The introduction of the Government’s three tier COVID-19 system and the second national lockdown is seeing an emerging trend of retailers negotiating ‘pandemic clauses’ into leases.
As reported by The Sunday Times, major retailers like Amazon, which is looking to open a chain of high street stores, as well as Sports Direct and Schuh, are all seeking to insert these clauses into new leases. They would be activated in the eventuality of a Government-mandated lockdown, to help retailers survive an enforced closure.
The exact structure of pandemic clauses would vary according to the agreement between a landlord and retail tenant but could see rents reduced by half during the period a store is unable to trade.
Looking beyond new leases and lockdowns
Whilst the focus of these pandemic clauses is on new lease negotiations, they should also be considered by retailers already committed to rental agreements. Similarly, they don’t have to be limited to addressing the impacts of lockdowns imposed by Government. They could also offer some form of protection to retailers and landlords experiencing suppressed high street trading because of COVID-19, including as a result of imposed restrictions on trading hours or the type of goods which can be sold.
The significant number of people working from home and not commuting into cities has seen a significant decline in valuable lunch time and after-work shopping in city centres. This has been made worse by stuttering weekend trade, with shoppers shunning the high street amid concerns about coronavirus infection rates. The British Retail Consortium and ShopperTrak reported in September that high street footfall was 33% lower than the same period in 2019.
Landlords understand these challenging trading conditions and it is exactly why retailers, irrelevant of the status of their lease agreements and the lockdown tier they are in, should approach the possibility of a pandemic clause. In doing so, tenants should be aware that a clause which activates a rent reduction is a voluntary concession by their landlord, who may be under pressure from their own lender or fund to whom it is accountable, and that landlords aren’t immune to the costs of the pandemic.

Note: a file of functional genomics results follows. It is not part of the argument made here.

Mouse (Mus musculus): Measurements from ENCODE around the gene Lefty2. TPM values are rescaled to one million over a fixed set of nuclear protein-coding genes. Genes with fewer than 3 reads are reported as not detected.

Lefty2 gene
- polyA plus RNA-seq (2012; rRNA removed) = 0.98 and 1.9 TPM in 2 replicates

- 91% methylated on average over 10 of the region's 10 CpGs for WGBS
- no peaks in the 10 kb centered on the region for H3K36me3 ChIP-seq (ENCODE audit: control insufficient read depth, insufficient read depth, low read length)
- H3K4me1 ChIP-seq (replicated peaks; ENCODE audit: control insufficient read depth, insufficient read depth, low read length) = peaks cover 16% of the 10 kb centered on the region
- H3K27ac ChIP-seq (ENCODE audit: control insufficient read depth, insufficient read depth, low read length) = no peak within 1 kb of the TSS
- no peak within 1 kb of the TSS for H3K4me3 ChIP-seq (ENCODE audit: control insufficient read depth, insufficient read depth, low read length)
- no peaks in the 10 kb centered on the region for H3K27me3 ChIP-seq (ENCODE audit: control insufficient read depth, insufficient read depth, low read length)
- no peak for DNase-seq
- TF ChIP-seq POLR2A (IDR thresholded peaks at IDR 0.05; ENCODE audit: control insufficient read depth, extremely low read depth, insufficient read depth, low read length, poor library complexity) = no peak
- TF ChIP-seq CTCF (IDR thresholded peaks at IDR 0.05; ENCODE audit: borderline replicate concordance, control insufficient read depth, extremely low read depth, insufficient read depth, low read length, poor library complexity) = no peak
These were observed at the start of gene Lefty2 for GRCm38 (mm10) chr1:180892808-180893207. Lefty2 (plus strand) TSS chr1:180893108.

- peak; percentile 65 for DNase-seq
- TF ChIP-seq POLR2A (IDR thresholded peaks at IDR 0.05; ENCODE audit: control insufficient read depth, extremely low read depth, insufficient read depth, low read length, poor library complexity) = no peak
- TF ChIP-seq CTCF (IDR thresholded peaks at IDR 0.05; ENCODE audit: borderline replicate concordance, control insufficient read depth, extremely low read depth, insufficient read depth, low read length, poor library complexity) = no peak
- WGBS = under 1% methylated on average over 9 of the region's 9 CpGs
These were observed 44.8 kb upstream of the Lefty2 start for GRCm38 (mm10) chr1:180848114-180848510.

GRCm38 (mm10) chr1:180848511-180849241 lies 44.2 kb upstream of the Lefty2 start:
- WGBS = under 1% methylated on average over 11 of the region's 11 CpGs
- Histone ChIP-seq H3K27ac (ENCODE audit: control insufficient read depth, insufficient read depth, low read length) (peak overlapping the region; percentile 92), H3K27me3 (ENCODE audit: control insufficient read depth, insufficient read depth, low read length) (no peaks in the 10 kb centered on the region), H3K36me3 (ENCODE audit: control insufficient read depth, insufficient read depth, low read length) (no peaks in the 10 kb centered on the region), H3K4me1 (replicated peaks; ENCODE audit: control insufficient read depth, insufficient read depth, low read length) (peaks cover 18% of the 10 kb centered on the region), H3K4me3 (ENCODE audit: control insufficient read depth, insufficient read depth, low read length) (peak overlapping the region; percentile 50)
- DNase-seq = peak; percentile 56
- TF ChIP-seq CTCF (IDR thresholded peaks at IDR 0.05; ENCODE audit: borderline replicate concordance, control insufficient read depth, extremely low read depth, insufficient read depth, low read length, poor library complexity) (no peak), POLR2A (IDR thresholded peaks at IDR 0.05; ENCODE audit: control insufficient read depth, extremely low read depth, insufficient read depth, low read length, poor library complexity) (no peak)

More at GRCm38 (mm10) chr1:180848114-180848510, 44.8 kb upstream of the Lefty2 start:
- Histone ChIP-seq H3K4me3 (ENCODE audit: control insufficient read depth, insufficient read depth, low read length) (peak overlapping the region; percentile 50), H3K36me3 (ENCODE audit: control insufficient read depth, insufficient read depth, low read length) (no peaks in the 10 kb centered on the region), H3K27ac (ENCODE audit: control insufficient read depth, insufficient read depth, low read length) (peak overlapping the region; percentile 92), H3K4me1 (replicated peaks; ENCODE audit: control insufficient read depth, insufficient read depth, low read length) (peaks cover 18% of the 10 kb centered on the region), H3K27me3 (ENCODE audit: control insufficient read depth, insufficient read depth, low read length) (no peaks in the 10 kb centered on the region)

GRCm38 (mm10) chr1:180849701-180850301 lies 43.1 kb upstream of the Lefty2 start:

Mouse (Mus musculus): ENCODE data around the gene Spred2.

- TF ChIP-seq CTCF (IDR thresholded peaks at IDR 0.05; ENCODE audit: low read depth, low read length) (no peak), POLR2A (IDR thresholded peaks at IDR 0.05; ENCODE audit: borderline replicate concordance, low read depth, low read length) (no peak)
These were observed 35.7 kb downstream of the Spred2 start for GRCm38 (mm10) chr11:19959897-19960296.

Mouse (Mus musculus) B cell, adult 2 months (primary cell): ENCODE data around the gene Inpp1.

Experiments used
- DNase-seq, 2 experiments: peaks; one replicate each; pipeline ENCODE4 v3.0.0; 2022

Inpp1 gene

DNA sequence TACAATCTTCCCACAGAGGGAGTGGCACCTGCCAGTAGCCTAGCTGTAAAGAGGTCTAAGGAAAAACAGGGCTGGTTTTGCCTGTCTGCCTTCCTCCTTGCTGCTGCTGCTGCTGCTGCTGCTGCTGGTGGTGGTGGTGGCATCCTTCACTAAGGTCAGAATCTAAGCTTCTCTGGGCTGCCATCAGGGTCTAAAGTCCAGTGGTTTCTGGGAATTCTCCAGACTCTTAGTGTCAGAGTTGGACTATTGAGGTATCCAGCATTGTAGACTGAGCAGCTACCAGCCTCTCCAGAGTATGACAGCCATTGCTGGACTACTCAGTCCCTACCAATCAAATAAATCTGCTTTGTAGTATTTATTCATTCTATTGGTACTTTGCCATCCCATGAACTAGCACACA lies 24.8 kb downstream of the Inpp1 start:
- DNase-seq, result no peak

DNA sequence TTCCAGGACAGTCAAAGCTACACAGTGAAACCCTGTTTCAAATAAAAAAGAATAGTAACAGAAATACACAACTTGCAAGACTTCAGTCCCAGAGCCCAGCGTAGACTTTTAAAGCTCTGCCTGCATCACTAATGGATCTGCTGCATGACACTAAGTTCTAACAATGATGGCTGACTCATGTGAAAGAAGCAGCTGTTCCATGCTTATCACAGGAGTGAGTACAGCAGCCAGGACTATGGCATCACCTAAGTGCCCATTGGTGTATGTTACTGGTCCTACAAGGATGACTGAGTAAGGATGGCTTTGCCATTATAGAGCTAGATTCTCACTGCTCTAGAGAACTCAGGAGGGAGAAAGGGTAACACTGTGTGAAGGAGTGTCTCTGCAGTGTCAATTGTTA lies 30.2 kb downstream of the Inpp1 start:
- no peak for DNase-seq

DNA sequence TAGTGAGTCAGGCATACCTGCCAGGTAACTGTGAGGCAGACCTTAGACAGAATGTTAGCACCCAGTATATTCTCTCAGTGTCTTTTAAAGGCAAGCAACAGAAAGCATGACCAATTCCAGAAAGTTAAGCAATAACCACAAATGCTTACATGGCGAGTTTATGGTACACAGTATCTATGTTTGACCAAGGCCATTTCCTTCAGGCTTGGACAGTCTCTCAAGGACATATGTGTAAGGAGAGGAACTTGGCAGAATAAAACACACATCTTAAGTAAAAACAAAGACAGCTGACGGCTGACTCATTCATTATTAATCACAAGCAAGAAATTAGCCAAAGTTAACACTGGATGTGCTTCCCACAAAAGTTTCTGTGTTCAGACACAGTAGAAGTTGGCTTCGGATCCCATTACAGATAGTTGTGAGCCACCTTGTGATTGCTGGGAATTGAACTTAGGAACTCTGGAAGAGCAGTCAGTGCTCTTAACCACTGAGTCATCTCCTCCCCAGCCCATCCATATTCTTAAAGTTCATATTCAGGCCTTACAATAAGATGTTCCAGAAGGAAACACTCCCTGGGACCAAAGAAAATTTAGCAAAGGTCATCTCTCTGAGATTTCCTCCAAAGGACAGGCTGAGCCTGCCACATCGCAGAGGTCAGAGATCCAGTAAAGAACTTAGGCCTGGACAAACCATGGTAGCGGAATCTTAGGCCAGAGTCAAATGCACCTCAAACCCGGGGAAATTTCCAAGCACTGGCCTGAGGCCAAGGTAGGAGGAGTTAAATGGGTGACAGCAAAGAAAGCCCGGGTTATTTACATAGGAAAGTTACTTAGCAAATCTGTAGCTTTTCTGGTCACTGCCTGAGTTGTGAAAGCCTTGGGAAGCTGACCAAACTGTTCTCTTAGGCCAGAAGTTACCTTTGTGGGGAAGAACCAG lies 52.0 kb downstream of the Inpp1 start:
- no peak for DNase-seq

Leases for retailers and landlords
To benefit both the tenant and landlord, the structuring of a pandemic lease clause could entitle the landlord to recoup rental losses when store sales return and revenue increases or share in the rises and falls by linking rent to turnover generated. It would essentially see retailers appreciate a reduction in rent when they’re facing low or no sales by deferring part-payments to a later date or only paying a rent proportionate to their turnover.
For this to be effective, retailers and landlords should take a short-term rolling view of trading circumstances. This would see company accounts and turnover reviewed on a regular basis, with adjustments made to rentals in response to trading conditions. Setting a benchmark for trading performance and clearly defining financials at the outset is key to this. It means there’s absolute clarity on all sides about what triggers a rise and fall in rent. Referring to previous full-year accounts from a pre-COVID era could also help to define parameters for changing leases.
There are different options open to retailers and landlords, and pandemic clauses are being increasingly viewed as an amenable solution for both parties in fairly addressing the effects of COVID-19, both at the start of and during an existing landlord/tenant relationship. Landlords see the value of supporting retailers to avoid both the prospect of empty units and tenant insolvencies, which may leave them with no income and even losses.
If pandemic lease clauses are to benefit all parties, they need to be robust and clearly defined. This will help avoid any ambiguity and potential wrangles as trading conditions change and rents are adjusted.
Helen Marsh, Commercial Property Partner, Forbes Solicitors.